When should I apply to college 1

I have finished applying to college. After almost a year in this process, and over 15 applications later, I feel as if a huge weight has been lifted off my shoulders. It feels almost like the end of an era. After working hard my entire high school career, working for this point…I’m done. I never have to take the SATs again, I never have to write another common app essay or supplemental 250 words about something meaningful. No matter what, I am going to college.

As someone who has now officially lived through the college application process, I’ve decided to share a few tips and tricks to applying to college.

1. Reuse and recycle.

When it comes to writing supplements, a lot of colleges use prompts that are very similar, if not the same. Before you even start writing a new supplement, check the things you have already written. There might be something you can use or part of something you can use. For one of my applications, I submitted 2 supplements I had already written for a previous application. This saves time and energy and doesn’t force you to struggle and find new things to say about yourself.

2. Apply early wherever you can.

A lot of people can’t get their applications in by November 1st, which is understandable. But applying early helps to get more of the process done with sooner, and it gives you a better chance at getting into certain schools. Additionally, getting even one acceptance before winter break makes everything a lot easier. And if you don’t think you want to apply early and then change your mind, that’s OK too. At the beginning of October 2016 I did not want to apply early to any school… Needless to say I changed my mind and managed to submit 6 applications by November 1st. If you really work, you can do it.

3. Early actions is not early decision.

I still get these confused. Early Action is simply regular decision, but earlier, giving you a better chance at being accepted. Early Decision is a binding contract where if you get into the school you ED to, you have to go to that school. Meaning you can only apply to one school ED and if you do apply ED it better be your top choice- because if you get in, you have to go.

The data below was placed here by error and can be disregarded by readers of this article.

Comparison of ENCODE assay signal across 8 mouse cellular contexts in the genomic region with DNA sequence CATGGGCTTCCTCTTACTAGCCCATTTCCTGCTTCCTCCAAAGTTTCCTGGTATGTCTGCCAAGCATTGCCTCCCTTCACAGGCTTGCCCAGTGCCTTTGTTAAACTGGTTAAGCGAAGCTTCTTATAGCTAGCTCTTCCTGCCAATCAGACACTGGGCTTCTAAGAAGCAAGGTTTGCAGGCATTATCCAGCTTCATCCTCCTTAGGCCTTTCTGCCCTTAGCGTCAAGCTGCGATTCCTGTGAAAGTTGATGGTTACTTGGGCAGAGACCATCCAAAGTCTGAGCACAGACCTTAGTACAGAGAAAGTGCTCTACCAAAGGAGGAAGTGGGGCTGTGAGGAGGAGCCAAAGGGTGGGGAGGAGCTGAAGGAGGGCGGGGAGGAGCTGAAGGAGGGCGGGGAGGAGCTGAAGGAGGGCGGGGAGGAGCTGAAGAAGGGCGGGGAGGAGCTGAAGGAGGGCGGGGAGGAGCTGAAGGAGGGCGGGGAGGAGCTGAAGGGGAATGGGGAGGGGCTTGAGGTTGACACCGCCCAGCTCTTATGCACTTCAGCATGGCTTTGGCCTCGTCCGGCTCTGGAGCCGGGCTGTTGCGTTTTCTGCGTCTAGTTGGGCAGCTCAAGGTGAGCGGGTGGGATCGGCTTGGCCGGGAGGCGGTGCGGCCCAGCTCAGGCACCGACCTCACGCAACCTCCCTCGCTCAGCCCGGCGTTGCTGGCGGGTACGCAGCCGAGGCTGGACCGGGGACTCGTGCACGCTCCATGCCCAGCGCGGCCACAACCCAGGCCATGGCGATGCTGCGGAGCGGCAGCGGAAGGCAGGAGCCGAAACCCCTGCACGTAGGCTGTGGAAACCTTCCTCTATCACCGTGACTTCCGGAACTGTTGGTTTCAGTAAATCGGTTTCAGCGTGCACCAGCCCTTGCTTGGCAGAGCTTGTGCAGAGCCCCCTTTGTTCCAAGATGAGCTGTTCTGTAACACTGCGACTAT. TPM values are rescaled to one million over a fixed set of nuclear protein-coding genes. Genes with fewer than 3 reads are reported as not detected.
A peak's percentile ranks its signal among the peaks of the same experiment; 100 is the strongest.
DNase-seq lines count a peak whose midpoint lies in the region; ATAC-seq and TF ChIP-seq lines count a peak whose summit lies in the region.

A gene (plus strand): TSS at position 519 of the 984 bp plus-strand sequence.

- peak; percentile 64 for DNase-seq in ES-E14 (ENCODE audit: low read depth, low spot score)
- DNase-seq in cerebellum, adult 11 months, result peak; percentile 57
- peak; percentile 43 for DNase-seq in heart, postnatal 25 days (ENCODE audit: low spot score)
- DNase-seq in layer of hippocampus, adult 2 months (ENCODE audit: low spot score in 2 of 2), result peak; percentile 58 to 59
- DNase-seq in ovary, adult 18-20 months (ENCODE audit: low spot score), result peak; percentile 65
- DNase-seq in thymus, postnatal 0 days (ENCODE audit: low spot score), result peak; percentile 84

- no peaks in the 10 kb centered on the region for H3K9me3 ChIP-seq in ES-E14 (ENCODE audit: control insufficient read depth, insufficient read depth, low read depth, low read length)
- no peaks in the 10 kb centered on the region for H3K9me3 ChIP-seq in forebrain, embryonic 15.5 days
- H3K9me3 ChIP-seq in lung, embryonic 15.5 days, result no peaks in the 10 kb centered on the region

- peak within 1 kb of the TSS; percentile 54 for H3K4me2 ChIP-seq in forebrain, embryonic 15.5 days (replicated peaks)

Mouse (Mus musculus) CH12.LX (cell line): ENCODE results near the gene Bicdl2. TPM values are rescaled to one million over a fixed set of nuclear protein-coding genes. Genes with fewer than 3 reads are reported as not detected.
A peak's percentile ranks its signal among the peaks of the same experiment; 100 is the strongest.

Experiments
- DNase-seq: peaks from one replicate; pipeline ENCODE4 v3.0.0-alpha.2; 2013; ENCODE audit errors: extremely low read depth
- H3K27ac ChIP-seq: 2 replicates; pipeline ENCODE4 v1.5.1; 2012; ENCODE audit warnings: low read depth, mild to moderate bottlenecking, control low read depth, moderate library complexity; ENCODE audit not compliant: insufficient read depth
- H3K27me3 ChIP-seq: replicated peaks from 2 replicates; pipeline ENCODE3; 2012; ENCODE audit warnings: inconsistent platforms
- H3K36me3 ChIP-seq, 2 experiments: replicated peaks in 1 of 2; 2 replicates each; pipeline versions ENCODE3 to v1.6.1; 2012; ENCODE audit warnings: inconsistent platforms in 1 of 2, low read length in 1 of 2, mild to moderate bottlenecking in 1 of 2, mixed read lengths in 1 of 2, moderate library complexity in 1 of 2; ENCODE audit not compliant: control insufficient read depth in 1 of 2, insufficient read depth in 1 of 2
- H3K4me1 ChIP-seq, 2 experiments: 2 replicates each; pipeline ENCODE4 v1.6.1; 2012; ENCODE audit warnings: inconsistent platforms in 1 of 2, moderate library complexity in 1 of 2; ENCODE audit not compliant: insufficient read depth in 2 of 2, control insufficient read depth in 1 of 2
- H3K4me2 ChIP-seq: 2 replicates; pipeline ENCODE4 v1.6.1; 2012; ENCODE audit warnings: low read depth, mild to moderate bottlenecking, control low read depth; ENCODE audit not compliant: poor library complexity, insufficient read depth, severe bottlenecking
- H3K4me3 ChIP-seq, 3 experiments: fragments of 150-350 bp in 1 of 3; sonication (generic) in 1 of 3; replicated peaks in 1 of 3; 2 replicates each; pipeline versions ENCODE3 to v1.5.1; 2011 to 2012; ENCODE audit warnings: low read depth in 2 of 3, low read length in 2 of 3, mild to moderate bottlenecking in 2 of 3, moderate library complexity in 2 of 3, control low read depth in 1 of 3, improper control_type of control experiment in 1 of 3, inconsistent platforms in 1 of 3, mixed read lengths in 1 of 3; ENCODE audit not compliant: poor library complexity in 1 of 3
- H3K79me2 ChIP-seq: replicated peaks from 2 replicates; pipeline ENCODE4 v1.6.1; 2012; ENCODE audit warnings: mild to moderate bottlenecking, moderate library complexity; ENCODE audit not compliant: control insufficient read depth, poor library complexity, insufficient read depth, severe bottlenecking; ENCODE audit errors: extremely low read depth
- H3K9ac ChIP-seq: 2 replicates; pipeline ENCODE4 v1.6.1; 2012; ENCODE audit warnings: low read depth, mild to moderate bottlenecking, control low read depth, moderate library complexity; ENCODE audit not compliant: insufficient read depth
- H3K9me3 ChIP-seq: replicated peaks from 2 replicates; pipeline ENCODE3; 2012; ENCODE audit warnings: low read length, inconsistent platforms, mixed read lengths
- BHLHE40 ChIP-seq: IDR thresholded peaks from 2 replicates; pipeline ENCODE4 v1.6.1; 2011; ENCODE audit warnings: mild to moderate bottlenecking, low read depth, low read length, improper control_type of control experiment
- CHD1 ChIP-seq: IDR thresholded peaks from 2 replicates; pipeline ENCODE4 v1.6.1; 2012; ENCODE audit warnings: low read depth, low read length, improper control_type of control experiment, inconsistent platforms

4. Think about your recommendations - don’t just pick your favorite teacher.

If you hate your biology teacher, but you want to be a biology major, don’t rule her out so quickly and pick your english teacher! The most important thing is picking a teacher who not only knows you but knows what you’re passionate about. If english is your intended major, it’s a good idea to pick your english teacher. But if you and your english teacher don’t get along, that may not be the best choice. Diversity is also key. Colleges want to see some differentiation throughout your entire application, including letters of recommendation. For example, I chose my biology teacher and one of my humanities/english teachers for my letters of recommendation.

5. Getting deferred isn’t a big deal.

A lot of people get deferred, and many take it as a rejection. However, the college could have just rejected you flat out and they didn’t. Being deferred is simply the college wanting a second look and more information about you as a student. There’s nothing wrong with that.

6. Getting into one school isn’t an excuse to slack off.

Senioritis is a thing, people, and it’s not good. After being accepted into one of my top three schools, my mom told me to stop stressing, that I no longer needed to study so hard and try the way that I do. Sorry mom, that’s total BS. Getting accepting isn’t a binding contract yet, and if your A's and B's suddenly become C's and D's colleges won’t hesitate to revoke your admittance. Being accepted is great, it allows hard working students to finally relax, but don’t let it be the reason you slack off your senior year.